“Sure, I’ll share another aspect of my story and how I started doing Tai chi. I must have been 10 years old when my parents divorced and at the time, as a child, all I wanted was my parents to be together. I didn’t care about the differences, and I prayed every night to God, and I said, “God, if you just keep my parents together, I will do whatever you want me to do”. But after my parents divorced, I immediately stopped praying. I thought God had abandoned me, and I think looking back that was my first experience of depression. I was fortunate that during that period of suffering, that the caretaker noticed that I had become withdrawn, and he took me under his wing. He introduced me to karate and every single day in the hospital and after school he would take me with him to his club where I started practising karate. I have been practising karate ever since and it became an anchor for me from during those early childhood days. I have since realised the importance of having anchors in our lives, particularly when we are facing difficult challenges. I didn’t know at the time that this would become something that I would hold on to for the rest of my life.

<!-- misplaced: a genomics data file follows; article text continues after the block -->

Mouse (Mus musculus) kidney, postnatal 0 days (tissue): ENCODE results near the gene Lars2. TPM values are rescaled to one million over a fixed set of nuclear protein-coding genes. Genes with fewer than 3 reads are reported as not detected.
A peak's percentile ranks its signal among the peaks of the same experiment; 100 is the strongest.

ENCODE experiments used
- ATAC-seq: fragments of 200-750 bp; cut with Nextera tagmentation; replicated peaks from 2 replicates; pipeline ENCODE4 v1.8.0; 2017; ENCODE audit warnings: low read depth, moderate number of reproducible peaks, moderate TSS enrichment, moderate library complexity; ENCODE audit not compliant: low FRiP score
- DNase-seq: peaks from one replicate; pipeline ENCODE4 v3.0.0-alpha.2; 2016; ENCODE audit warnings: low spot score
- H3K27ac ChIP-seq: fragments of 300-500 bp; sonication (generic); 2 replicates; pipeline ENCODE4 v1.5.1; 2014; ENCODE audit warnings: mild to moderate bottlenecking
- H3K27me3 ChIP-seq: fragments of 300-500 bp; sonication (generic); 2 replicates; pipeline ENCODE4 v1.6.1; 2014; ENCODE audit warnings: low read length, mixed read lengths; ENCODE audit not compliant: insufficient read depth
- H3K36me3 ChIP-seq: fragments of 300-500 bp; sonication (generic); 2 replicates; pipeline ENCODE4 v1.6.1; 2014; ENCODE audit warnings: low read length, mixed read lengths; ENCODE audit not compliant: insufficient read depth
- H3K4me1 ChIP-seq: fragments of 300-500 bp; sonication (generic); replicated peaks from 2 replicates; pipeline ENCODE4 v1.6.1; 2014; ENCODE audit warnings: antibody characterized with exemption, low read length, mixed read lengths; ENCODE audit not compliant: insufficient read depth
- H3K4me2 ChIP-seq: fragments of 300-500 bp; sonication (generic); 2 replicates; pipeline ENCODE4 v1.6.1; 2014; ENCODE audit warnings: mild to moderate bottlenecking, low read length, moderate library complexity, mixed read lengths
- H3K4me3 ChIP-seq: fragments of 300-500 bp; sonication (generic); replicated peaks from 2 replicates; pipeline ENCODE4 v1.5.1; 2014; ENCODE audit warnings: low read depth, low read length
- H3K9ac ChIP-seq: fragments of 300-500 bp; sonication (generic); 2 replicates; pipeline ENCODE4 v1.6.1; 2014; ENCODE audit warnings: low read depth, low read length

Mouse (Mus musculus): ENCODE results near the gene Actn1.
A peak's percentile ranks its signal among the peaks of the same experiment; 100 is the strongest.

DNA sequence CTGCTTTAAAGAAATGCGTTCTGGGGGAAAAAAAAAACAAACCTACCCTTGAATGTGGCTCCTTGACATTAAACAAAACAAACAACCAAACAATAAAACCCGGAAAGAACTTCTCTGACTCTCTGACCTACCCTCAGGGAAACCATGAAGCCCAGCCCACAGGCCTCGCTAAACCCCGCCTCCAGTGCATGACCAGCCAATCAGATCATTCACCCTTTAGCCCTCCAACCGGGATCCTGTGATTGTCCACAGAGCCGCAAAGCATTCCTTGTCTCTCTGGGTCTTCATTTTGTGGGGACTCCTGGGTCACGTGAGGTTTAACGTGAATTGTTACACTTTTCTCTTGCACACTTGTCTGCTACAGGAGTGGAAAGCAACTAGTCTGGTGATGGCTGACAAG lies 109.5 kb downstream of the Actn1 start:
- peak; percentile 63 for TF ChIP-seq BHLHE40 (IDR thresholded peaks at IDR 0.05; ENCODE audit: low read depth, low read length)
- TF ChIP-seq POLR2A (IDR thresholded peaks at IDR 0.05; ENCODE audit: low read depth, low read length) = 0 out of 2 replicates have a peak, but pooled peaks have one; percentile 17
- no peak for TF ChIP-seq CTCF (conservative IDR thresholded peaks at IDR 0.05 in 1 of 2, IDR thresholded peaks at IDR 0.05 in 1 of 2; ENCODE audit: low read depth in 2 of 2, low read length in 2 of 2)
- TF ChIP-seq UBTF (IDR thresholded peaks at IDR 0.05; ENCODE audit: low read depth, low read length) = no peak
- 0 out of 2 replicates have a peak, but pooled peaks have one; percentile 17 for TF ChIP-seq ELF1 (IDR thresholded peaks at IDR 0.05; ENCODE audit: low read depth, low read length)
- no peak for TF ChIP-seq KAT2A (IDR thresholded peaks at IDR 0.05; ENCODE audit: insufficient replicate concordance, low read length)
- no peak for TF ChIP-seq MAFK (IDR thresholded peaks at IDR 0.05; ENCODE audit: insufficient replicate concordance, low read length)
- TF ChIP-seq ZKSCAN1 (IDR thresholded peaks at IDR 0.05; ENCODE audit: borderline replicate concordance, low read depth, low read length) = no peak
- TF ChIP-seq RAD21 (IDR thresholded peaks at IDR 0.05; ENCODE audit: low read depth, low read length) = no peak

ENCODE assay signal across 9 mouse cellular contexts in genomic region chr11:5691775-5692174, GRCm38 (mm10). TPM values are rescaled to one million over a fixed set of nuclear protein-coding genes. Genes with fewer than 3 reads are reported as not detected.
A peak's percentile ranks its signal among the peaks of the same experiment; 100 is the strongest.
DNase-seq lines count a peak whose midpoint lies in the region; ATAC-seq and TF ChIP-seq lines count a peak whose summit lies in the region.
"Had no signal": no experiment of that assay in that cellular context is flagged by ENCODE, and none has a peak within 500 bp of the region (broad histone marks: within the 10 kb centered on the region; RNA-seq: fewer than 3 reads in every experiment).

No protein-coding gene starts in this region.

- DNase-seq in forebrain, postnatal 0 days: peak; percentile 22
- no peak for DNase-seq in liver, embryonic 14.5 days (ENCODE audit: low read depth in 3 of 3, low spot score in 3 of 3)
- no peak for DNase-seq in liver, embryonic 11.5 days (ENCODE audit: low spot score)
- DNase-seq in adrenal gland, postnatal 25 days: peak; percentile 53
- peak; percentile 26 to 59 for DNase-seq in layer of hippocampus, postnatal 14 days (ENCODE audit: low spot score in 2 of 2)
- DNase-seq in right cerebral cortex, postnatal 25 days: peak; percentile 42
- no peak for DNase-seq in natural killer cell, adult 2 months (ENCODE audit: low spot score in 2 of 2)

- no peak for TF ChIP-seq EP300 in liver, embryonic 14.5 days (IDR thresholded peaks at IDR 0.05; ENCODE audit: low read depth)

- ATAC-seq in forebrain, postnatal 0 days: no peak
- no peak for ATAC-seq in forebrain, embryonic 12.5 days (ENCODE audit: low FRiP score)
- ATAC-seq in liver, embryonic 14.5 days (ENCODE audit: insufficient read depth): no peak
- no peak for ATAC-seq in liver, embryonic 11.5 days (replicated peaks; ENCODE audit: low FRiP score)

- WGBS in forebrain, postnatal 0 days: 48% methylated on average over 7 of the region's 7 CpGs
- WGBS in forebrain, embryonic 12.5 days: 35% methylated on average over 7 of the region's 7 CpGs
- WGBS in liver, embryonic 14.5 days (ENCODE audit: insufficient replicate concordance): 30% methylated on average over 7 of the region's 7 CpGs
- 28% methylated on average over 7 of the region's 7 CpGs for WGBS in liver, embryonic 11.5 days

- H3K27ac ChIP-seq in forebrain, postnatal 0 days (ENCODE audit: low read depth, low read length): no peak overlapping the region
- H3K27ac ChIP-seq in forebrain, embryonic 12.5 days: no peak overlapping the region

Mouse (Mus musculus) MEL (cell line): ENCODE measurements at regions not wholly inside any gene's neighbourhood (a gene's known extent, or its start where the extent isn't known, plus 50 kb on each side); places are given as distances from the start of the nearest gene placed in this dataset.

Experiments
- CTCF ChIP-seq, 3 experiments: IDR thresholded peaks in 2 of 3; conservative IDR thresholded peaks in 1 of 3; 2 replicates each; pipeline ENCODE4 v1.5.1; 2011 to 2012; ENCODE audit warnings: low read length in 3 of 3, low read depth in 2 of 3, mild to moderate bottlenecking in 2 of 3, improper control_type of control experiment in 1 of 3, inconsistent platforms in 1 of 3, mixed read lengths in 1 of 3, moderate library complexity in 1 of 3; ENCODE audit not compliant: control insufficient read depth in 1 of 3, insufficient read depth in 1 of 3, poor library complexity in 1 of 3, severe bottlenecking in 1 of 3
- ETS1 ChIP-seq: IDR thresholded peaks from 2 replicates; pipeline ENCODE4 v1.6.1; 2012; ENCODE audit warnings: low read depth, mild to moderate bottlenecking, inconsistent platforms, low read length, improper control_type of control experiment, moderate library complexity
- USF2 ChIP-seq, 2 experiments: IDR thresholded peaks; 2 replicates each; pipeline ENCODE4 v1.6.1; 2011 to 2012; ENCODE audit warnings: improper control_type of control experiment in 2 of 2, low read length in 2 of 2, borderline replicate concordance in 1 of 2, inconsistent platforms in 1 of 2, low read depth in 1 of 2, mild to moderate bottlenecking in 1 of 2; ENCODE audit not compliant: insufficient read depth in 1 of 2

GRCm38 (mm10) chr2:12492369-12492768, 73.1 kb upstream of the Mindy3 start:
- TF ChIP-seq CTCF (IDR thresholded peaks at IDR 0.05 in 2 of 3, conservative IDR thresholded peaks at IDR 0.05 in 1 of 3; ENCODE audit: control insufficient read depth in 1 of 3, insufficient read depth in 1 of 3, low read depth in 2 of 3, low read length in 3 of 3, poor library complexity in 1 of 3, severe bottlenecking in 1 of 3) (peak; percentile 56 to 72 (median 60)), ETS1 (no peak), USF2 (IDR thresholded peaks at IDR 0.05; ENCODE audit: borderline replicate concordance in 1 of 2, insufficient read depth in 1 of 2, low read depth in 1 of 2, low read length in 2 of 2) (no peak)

I’ve been practising martial arts since the age of 12 and now I am a black belt, third Dan and I also teach Tai chi. Tai chi is in an amazing way of grounding yourself, it’s like meditation in motion. If you don’t have a physical something that you do to help ground you, that can be problematic. I’m going to talk later about the three anchors, which I think are very important for every man. I started practising Tai chi just over 15 years ago and now I’m doing both Tai chi and Karate but I’m also using it to help kids in my community who come from disadvantaged backgrounds, and kids who are broken, so it is actually a beautiful way of healing yourself and bringing yourself into the present moment.”
Do you think many cultures have become too focused on medication, appreciating at the same time how hormone imbalances can be a cause?